I lost kilograms, and I lost friendships - as I pushed away the people who were trying to help me. I completely denied that anything was wrong, adamant that no one would stop me from striving towards this ‘good enough’, that I could seemingly never quite reach.
And where was God in all this? I know now that he never left my side. That he carried me, and that he’s the only reason I made it out. But in the midst of it, I couldn’t see him clearly, because my vision was obscured by my eating disorder.
Eventually, the people who loved me wouldn’t back down (and praise God!). I was admitted to a child and adolescent mental health hospital. I emerged three months later, once I had met the required standards, but I was still plagued by fear. I was scared now to let go of this new label they had given me: ‘anorexic’.
The months that followed involved a lot of battling, both internal and external; with myself, with my family, and with the health professionals involved in my care.
But there came a point where I didn’t want to fight any more.
I was offered a cookie by some kids I was babysitting, and it was a turning point for me. For the first time in a couple of years, I seriously considered their offer. I thought through the possible outcomes, and came to the conclusion that, contrary to my prior belief, the world would not actually end if I ate it. So I did.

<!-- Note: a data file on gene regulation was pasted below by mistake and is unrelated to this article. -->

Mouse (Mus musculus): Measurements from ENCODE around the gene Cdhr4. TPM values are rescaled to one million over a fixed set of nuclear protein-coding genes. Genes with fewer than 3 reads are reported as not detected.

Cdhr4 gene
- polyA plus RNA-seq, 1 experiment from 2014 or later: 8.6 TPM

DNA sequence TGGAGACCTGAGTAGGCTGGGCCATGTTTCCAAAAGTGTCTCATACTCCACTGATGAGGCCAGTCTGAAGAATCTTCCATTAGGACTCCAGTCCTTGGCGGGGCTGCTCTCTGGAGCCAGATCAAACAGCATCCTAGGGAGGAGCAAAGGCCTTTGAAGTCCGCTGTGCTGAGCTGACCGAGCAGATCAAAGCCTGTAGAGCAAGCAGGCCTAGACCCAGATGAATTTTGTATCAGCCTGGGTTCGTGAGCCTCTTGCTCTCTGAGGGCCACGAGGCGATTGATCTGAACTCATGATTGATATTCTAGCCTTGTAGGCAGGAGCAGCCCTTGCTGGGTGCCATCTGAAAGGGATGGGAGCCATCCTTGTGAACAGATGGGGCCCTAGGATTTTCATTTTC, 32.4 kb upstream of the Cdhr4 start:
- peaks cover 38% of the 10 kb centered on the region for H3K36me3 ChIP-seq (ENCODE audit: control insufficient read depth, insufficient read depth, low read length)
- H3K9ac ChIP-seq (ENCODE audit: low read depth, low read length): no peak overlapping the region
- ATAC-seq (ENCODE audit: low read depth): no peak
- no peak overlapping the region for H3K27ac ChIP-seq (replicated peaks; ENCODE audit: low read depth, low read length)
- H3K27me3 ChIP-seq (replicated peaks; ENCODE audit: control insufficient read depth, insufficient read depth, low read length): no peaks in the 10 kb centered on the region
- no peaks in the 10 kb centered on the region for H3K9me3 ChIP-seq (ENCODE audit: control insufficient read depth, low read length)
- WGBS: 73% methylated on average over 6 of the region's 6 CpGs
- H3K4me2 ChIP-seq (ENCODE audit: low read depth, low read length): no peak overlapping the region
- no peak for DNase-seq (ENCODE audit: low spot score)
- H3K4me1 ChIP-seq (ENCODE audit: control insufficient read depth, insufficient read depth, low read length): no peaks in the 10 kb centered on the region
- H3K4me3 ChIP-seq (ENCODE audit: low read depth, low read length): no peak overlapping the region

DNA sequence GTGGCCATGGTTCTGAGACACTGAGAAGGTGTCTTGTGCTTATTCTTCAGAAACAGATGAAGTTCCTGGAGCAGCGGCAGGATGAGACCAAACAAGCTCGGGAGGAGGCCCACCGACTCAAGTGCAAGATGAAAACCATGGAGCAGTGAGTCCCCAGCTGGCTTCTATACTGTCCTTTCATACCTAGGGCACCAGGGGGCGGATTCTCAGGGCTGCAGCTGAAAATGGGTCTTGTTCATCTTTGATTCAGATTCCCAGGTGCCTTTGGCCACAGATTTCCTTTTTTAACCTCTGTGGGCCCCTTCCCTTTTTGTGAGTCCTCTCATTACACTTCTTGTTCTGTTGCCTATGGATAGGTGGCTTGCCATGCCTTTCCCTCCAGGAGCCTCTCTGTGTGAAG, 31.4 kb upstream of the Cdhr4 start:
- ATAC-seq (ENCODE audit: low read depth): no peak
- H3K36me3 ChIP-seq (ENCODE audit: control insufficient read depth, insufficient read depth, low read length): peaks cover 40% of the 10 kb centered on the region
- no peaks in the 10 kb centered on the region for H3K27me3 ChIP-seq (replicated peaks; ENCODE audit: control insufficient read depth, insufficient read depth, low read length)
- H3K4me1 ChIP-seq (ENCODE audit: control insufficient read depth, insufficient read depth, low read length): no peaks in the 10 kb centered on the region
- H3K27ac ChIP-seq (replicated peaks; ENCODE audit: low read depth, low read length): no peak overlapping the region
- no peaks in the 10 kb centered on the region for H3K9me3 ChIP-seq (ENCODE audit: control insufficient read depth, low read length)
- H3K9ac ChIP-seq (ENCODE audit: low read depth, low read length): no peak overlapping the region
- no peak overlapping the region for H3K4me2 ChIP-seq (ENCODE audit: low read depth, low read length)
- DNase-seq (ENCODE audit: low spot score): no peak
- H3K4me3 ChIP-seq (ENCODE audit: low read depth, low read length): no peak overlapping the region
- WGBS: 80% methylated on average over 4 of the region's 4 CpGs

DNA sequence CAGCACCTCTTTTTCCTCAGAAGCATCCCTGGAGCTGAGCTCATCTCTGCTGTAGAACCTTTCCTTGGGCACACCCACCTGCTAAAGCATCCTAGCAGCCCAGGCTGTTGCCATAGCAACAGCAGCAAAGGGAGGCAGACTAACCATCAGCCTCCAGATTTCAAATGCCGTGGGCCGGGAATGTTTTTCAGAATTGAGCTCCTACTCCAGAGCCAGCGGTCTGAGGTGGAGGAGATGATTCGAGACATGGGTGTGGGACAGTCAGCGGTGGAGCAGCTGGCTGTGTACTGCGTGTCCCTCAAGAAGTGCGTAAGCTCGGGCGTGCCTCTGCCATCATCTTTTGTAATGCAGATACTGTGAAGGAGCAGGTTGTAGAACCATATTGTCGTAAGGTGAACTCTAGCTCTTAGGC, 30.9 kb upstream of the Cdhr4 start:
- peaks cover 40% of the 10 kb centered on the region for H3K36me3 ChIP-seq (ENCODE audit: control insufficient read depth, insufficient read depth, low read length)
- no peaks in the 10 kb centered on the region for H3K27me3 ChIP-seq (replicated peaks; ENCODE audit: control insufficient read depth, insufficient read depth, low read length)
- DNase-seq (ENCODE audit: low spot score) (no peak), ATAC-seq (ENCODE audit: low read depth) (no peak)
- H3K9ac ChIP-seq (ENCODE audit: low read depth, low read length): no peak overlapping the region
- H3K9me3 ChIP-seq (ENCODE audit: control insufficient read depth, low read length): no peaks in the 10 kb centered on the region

That might seem like a really small thing, but for me it was huge. It represented a conscious free choice to eat something that went against my fabricated rules, for myself, and not to please someone else.
I know that I did not get to that point of my own accord. I know that multiple people were praying for me, and I believe that it was the power of these prayers that enabled me to get to the point where I was able to make the decision to let my rules go. However, I also know that it was a decision I had to make for myself, and not for anyone else. So if you’re supporting someone struggling with an eating disorder, you should know that you can’t make them better. They themselves have to climb out of the pit they have found themselves in. But you can cheer them on. You can stand beside them, and you can pray for them.
Having struggled with this illness has given me a deep compassion for those experiencing mental health difficulties, and a passion to see a society and a church that loves and supports and listens to them. Being open about my story and sharing my experiences have given me the opportunity to help and support others, and I am so grateful to God for the beauty he has brought from my ashes.
Taking off my label and letting go of my obsession with food left room for Jesus to step more fully into my life. And over the following six years, he really truly did.